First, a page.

Give Baby Her Bottle... Of Water. The Importance of Clean Water and Pregnancy.

I have to start this post out by saying that I am by no means a medical expert and this post is based solely off my experience. I am also not condemning the use of traditional medicines for pregnancies; I am simply utilizing observations in my personal success for developing a happy, healthy, robust baby girl.

When I was pregnant with my daughter I didn't know what to expect. Of course we had the book "What to Expect When You're Expecting" but that only gives a glimpse into the reality of having your first child. I had no clue what was in store for me and why my pregnancy was an indication of a healthy baby.

2 weeks into my pregnancy I was already sick, with my head over the toilet (my first bout of sickness was on Thanksgiving of 2014 and the smell of food didn't help). For months I was sick, exhausted and barely able to eat. Luckily, I had access to wonderful grass-fed milk to keep me full and Divinia to keep me hydrated. Both seemed to help curb my worst sick days but most of my days were filled with a general malaise. Fellow pregnant friends only had a couple bouts with nausea or morning sickness but seemed to fair their pregnancie with a better glow and vive than I did. My obsession with water, organic food and avoidance of medicine made me fear that I was being too cautious.

Maybe I should eat what I feel like?

Maybe I should take medicine for my nausea to keep food down?

Maybe I am sick because I am not doing what my traditional OB/GYN is telling me to do?

Then something interesting happened around my 28 week appointment. I went to my doctor in order to get measurements on my daughter's growth patterns and track her progress to plan her birth. He marveled out loud over her healthy size. She measured around 98th percentile in length, 78th percentile for her head and 67th percentile for her size/weight. His concern was that she might be too big for a vaginal birth and that I should consider, against my hopes, a C-section just in case. He also stated that most babies he monitored measure in the median to small range, and that his concerns come mostly from babies being too small rather than too big. He congratulated me on my healthy pregnancy and sent me on my way.

That was the bode of confidence I needed to continue to drinking as much as water as possible, eating as organic as I can (not overeat) and avoiding medicines at all cost, no matter how sick I felt.

3 months following my appointment, my daughter was born naturally and right on her due date! Because I didn't take medicine or an epidural during the delivery, my daughter was born alert and astute. She didn't cry, but only whimpered, when she first looked into our faces and pushed the nurse's cold stethoscope away from her chest. There was something very intelligent and different about my daughter and I attribute that all to clean living and good water.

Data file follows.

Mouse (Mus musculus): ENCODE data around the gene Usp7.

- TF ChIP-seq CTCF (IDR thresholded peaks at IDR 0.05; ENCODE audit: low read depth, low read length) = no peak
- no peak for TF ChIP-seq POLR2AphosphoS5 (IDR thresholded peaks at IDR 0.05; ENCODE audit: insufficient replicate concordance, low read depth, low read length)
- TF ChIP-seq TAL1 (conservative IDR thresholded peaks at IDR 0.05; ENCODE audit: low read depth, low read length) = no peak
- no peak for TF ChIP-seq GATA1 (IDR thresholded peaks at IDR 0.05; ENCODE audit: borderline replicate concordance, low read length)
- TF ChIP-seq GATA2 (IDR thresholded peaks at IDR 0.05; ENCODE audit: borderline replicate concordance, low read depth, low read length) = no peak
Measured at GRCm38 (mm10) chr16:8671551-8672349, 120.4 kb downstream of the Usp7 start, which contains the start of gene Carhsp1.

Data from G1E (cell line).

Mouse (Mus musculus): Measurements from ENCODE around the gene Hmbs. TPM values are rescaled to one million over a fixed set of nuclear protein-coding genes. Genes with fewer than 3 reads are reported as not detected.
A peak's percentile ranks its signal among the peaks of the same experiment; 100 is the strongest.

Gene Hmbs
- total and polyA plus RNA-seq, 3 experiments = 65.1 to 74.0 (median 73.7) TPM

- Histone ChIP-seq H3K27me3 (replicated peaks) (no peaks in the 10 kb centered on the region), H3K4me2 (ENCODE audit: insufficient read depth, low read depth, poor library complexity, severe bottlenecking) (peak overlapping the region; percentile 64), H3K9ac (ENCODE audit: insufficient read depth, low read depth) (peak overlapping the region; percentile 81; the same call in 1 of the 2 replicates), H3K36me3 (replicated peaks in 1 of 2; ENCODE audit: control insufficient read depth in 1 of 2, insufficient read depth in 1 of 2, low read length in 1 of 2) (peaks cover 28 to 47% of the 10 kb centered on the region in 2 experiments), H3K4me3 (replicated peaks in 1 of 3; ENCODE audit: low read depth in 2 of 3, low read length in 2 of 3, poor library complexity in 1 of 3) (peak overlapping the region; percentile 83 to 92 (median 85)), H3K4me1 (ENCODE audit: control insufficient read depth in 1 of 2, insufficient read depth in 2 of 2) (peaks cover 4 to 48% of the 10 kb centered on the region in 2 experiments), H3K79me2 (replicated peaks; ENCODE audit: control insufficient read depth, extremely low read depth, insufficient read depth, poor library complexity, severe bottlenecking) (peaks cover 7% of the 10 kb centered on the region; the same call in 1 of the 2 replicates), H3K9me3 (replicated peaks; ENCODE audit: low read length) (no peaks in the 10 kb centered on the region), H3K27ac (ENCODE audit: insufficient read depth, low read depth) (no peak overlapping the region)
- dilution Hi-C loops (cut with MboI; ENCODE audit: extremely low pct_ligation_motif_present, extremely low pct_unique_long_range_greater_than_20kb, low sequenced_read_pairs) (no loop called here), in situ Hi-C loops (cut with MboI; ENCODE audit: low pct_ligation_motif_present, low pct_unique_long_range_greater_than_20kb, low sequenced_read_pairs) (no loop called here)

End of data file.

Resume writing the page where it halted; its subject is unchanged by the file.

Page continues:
My first clue should have been my morning sickness, aka all-day sickness.

According to a 'Today' show article, morning sickness is the price moms pay when they are gestating a healthy baby - this means that moms with morning sickness are less likely to miscarry and have a premature delivery while their babies are less likely to have birth defects and more likely to score higher on IQ tests. The article continues saying that the National Institutes of Health believe that up to 85% of women experience morning sickness, which they think is attributed to a hormone called chorionic gonadotropin released by the placenta.

So what does this all have to do with water, specifically Divinia? The short answer... a lot.

I have come across article upon article of childhood illnesses, diseases, defects, behavior, etc. that relate baby's development to its environment; baby's development is affected by environmental pollution within the placenta and umbilical cord due to mom's place of living and habits.

I am not saying I had the epitome of a clean pregnancy, though I tried my best. I did, at times, have a cold cut turkey or cheese. I did occasionally have a gluten-free tuna sandwich. Yikes, I even had a sip of non-alcholic beer... but how about this? Instead of mom's being told to avoid deli meats and fish all too often, maybe we should point the finger to our environment, our habits, our society. This is a big issue to address in one little blog post and I am not trying to build Rome in a day, but what I am trying to stress is the immediate importance to do the smaller things like question your doctor when he is quick to prescribe a medicine to keep you from throwing up your lunch, pressure you into a C-section, or tell you there's nothing wrong with an epidural. Mothers for thousands and thousands of years suffered the ill effects of pregnancy without the likes of Zofran, unnecessary surgery and shots to the spine... and most were able to lead normal lives following the birth of their young ones. Aren't we a society too quick to do things the fast, easy and convenient way rather than go about it a similar way as our successfully-breeding ancestors?

And I dream to one day live in a world that is not rife with pollutants, pesticides, and chemicals that are now the same found in both the placenta and life-giving umbilical cord.

In a very riveting study by the Environmental Working Group (aka EWG) ba